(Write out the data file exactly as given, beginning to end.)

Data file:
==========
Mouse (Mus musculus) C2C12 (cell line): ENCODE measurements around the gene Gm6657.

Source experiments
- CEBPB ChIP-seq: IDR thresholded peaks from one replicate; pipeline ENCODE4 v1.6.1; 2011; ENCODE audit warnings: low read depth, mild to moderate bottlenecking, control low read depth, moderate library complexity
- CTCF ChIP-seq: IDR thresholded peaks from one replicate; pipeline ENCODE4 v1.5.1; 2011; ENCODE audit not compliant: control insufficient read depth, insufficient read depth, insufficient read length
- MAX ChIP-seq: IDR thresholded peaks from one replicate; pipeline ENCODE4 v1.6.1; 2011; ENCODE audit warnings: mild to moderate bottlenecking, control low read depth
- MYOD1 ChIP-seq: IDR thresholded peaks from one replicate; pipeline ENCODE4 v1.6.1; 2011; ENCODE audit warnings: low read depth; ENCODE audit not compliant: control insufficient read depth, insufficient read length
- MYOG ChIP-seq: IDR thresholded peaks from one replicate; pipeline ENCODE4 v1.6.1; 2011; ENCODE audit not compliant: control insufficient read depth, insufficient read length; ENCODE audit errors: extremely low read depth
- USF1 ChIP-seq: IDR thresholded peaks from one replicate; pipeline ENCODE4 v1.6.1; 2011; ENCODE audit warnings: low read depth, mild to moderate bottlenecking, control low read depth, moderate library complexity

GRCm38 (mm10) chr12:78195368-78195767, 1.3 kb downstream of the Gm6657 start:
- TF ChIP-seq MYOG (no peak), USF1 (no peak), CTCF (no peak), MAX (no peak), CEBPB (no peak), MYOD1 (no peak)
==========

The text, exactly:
Mouse (Mus musculus) C2C12 (cell line): ENCODE measurements around the gene Gm6657.

Source experiments
- CEBPB ChIP-seq: IDR thresholded peaks from one replicate; pipeline ENCODE4 v1.6.1; 2011; ENCODE audit warnings: low read depth, mild to moderate bottlenecking, control low read depth, moderate library complexity
- CTCF ChIP-seq: IDR thresholded peaks from one replicate; pipeline ENCODE4 v1.5.1; 2011; ENCODE audit not compliant: control insufficient read depth, insufficient read depth, insufficient read length
- MAX ChIP-seq: IDR thresholded peaks from one replicate; pipeline ENCODE4 v1.6.1; 2011; ENCODE audit warnings: mild to moderate bottlenecking, control low read depth
- MYOD1 ChIP-seq: IDR thresholded peaks from one replicate; pipeline ENCODE4 v1.6.1; 2011; ENCODE audit warnings: low read depth; ENCODE audit not compliant: control insufficient read depth, insufficient read length
- MYOG ChIP-seq: IDR thresholded peaks from one replicate; pipeline ENCODE4 v1.6.1; 2011; ENCODE audit not compliant: control insufficient read depth, insufficient read length; ENCODE audit errors: extremely low read depth
- USF1 ChIP-seq: IDR thresholded peaks from one replicate; pipeline ENCODE4 v1.6.1; 2011; ENCODE audit warnings: low read depth, mild to moderate bottlenecking, control low read depth, moderate library complexity

GRCm38 (mm10) chr12:78195368-78195767, 1.3 kb downstream of the Gm6657 start:
- TF ChIP-seq MYOG (no peak), USF1 (no peak), CTCF (no peak), MAX (no peak), CEBPB (no peak), MYOD1 (no peak)